Thursday, September 16, 2010

Sounds From Space

With arts organizations underway for the beginning of their seasons, and several in the midst of negotiations, not many economic sour notes have been reported in the press as of late. Fall is the season when organizations put on a happy face, and endeavor to bolster their subscriptions by portraying themselves as not just viable, but World Class, at least for as long as employees are paid in parity with others. What happens when salaries are lowered is anybody's guess. Wrong notes, missed entrances, intonation mishaps, less blend?

For those who have been following Detroit Symphony over recent months, the news is pretty grim. The two sides are locked in a bitter labor dispute with management proposing pay cuts of about 30%. Base salaries would shrink from $104,650 to $73,800. That's correct. You read those figures right. And even the mighty Philadelphia Orchestra is battling ways to avert bankruptcy after announcing an eight million dollar operating deficit: "In the coming months, a committee will fashion a new strategic plan for covering everything from what the ensemble plays, to where, for whom, and how often."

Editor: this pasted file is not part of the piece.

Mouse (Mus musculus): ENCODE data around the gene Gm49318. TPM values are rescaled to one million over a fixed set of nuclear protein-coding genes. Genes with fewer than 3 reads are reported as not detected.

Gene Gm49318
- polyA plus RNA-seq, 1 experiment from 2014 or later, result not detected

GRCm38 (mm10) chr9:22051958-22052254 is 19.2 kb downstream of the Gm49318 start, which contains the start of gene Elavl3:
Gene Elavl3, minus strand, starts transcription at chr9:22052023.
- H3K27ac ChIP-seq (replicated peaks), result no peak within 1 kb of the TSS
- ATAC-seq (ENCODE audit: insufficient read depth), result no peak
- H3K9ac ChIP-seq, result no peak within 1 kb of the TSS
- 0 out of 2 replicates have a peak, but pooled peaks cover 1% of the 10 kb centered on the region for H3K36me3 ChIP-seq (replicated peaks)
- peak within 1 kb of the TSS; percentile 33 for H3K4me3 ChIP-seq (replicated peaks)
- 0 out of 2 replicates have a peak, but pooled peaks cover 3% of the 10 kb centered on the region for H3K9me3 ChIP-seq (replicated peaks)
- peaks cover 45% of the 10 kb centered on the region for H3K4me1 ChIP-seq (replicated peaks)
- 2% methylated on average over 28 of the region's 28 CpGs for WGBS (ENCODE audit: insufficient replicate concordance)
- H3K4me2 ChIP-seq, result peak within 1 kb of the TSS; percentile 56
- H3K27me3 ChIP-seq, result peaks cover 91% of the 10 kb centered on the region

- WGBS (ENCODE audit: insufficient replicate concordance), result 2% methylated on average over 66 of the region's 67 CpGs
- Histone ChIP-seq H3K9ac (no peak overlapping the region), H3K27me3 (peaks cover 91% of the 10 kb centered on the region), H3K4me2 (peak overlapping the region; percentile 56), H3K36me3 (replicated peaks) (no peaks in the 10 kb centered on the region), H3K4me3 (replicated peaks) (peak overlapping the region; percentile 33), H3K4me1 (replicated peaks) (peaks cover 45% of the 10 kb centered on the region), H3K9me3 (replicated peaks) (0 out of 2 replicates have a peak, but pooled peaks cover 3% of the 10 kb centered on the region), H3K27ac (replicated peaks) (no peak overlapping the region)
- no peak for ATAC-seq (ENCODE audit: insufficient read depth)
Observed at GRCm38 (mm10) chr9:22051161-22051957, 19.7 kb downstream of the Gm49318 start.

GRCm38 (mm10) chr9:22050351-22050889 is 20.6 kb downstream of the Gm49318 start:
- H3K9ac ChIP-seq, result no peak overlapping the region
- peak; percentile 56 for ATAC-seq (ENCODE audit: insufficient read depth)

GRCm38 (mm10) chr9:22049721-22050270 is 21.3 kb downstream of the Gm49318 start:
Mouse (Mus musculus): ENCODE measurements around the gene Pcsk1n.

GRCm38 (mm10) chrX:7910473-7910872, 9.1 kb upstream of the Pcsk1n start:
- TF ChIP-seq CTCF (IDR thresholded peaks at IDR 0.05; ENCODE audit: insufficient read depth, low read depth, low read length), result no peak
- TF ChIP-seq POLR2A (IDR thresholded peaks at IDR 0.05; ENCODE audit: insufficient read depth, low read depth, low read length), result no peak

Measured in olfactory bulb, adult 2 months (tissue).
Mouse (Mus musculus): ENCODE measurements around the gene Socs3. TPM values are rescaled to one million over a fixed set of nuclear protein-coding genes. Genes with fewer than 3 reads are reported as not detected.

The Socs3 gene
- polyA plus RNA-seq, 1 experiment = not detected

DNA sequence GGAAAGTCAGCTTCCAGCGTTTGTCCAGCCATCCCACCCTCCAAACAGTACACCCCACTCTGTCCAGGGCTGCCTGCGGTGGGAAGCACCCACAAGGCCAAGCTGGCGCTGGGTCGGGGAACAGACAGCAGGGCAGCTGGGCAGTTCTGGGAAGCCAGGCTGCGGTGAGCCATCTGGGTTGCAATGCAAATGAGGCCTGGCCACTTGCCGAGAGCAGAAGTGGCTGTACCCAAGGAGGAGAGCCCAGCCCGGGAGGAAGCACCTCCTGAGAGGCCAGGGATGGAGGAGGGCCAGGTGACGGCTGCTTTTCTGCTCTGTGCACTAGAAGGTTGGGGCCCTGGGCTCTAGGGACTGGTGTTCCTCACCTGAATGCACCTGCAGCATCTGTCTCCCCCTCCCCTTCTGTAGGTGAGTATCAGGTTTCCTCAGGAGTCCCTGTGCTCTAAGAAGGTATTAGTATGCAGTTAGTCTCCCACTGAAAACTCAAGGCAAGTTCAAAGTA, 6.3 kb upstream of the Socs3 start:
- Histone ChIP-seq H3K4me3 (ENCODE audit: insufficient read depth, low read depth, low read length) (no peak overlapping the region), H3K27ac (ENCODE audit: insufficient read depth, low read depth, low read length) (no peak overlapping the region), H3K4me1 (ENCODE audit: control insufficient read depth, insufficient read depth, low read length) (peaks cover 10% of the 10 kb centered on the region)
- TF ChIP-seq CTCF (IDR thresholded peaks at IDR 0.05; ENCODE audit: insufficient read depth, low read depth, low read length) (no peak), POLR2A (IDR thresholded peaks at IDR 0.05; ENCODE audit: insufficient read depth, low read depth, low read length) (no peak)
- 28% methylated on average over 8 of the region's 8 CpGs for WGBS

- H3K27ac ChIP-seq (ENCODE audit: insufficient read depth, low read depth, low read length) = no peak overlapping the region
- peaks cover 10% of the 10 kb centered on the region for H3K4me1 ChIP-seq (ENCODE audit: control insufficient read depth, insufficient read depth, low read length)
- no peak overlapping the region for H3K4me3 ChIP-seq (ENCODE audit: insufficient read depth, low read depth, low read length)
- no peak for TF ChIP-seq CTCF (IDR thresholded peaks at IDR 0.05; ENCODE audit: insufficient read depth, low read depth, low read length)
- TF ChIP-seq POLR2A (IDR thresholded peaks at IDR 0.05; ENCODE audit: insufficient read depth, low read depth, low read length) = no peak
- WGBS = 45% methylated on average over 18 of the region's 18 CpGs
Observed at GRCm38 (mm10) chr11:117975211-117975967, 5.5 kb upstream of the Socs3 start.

Which makes me wonder why everyone's spinning their wheels over a new business model when a solution could be gleaned from this morning's New York Times: Boeing Plans to Fly Tourists Beyond Earth. The flights, which could begin as early as 2015, would most likely launch from Cape Canaveral in Florida to the International Space Station. All it takes is just a bit of forward thinking to shuttle a symphony orchestra into orbit. I admit, with Boeing connections here in Seattle, and a local billionaire cosmonaut who donates millions of  dollars to a falling meteorite, this community might have the upper hand. If an orchestra has a vision and a mission, why not ear-mark those campaign dollars for a concert series in space? Granted, it might need to be a chamber orchestra at first, or smaller crew to fit into the International Space Station. Naturally, the performances would need to be transmitted back to Earth in both audio and video.

Of course, nothing prevents ├╝berwealthy donors from constructing an orbiting concert hall. Launch those musicians, please, but warning: due to the necessary low air pressure, a conductor full of hot air might burst. What could be more ideal than performing "The Planets" on a space adventure? There's plenty of space music available already. How about commissioning a new work entitled "Symphony for the Planet of Apes?"
illustration from wired.com

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